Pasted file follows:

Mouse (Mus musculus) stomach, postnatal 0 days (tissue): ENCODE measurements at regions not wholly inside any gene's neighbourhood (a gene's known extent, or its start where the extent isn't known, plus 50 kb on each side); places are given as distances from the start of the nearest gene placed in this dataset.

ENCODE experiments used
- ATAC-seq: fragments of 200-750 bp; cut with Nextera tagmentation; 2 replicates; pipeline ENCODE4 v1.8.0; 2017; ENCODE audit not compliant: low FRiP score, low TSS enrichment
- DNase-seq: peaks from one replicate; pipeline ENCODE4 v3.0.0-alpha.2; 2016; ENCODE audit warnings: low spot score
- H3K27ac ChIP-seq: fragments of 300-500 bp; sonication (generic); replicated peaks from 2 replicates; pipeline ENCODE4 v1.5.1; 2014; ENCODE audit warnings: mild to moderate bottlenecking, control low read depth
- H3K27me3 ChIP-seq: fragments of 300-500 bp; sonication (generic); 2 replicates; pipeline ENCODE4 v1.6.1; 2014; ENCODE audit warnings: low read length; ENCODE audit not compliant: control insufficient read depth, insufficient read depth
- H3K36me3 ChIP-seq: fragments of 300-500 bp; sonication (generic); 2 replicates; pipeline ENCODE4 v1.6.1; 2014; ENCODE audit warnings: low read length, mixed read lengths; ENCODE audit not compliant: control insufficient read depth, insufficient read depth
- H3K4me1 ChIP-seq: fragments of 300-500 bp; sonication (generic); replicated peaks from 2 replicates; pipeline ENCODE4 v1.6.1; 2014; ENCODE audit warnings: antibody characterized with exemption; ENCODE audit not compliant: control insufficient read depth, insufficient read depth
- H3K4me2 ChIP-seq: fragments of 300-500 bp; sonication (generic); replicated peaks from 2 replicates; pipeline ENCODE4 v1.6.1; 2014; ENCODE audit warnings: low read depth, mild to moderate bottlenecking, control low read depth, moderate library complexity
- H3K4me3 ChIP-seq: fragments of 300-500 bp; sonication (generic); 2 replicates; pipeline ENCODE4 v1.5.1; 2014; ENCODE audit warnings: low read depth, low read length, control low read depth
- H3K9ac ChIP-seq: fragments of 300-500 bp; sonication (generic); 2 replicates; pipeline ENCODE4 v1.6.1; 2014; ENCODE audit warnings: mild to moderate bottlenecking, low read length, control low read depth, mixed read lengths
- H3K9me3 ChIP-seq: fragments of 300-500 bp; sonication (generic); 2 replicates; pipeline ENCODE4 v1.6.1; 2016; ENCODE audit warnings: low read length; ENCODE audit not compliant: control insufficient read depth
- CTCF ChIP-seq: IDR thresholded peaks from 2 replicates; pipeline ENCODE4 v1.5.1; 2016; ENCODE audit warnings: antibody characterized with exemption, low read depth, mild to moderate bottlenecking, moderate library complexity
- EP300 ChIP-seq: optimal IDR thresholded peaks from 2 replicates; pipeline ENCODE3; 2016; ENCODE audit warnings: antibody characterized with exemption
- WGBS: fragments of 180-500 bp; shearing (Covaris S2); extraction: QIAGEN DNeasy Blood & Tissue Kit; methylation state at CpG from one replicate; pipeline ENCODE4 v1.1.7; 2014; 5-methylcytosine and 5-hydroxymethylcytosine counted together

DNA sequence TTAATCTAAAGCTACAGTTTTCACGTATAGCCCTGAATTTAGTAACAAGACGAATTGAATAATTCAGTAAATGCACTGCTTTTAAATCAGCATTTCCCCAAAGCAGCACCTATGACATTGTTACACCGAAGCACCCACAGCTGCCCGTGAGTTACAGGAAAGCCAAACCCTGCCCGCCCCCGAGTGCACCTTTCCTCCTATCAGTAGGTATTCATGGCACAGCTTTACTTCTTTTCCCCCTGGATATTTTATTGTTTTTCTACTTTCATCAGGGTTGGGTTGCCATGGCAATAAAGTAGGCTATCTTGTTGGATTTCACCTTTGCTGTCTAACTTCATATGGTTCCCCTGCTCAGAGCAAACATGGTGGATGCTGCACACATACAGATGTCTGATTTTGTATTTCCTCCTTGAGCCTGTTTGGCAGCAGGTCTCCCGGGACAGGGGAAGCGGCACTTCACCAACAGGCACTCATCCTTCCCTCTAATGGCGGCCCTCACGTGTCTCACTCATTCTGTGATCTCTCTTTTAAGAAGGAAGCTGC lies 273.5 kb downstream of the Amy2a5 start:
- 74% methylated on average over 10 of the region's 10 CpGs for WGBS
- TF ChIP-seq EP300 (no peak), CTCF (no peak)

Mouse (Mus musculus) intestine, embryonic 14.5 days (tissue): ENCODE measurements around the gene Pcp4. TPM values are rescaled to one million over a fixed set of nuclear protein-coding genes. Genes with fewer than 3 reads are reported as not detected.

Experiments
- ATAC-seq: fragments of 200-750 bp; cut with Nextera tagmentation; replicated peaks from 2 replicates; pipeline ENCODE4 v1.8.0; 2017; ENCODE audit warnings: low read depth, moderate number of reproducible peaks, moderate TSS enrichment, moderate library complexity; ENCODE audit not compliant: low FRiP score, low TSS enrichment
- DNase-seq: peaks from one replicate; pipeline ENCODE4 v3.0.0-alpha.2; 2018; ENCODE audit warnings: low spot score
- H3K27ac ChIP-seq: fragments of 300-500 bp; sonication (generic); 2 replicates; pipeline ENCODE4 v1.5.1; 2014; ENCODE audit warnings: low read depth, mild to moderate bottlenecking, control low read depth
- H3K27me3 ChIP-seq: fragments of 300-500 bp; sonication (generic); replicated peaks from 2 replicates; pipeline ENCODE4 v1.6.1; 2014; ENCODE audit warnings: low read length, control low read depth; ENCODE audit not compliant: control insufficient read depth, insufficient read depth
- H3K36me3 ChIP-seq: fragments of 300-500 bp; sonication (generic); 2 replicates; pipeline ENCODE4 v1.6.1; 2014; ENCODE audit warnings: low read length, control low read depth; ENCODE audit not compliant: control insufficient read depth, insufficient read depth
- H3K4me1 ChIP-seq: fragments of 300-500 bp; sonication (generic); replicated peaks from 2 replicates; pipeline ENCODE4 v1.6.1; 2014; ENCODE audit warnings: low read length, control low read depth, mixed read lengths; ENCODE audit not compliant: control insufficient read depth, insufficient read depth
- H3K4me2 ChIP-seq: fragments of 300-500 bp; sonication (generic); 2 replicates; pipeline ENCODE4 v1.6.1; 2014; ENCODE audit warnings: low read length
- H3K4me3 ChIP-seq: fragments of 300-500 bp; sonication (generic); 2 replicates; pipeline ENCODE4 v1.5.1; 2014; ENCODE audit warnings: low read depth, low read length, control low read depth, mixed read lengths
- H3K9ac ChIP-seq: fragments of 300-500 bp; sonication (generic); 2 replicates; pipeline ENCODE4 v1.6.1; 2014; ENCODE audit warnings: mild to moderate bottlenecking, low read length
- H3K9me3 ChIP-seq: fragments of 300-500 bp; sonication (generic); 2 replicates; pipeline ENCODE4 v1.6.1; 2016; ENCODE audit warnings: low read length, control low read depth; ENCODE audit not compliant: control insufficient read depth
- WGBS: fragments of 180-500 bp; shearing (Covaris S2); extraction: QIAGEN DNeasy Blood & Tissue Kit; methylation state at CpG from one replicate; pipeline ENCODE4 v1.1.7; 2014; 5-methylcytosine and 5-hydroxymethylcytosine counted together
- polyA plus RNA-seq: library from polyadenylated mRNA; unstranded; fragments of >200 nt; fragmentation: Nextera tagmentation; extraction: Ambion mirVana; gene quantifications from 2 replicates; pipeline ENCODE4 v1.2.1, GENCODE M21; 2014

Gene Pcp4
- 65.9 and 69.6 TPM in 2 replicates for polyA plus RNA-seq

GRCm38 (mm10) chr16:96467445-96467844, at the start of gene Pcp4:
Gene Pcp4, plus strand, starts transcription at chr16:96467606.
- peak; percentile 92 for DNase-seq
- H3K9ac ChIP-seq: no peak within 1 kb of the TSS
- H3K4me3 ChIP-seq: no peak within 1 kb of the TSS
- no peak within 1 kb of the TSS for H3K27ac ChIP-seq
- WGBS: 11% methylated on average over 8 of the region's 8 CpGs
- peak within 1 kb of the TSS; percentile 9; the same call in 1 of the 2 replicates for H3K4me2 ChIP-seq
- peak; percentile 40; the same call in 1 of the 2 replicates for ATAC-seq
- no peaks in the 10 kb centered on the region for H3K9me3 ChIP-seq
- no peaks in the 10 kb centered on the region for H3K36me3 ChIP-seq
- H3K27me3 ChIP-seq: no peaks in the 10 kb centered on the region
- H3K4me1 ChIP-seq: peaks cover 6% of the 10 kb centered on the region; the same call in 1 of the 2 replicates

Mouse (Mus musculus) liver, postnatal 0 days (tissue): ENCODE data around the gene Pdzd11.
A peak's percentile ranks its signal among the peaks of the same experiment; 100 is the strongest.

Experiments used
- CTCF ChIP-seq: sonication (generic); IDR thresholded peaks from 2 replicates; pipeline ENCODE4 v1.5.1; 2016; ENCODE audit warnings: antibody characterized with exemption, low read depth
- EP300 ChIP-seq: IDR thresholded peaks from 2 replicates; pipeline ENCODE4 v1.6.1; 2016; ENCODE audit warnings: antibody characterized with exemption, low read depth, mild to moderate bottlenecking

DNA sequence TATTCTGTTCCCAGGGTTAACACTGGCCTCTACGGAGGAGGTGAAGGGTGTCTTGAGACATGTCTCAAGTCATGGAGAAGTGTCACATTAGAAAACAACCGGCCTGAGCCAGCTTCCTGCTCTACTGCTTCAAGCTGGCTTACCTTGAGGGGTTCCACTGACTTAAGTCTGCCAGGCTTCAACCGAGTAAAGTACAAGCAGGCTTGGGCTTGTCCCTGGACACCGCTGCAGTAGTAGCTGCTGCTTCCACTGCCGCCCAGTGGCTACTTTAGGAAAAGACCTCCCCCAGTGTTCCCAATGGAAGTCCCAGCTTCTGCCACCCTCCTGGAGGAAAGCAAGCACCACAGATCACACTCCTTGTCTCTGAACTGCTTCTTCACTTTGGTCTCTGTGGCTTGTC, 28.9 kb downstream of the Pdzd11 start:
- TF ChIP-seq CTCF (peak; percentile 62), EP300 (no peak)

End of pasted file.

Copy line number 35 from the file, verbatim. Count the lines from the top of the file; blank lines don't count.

GRCm38 (mm10) chr16:96467445-96467844, at the start of gene Pcp4: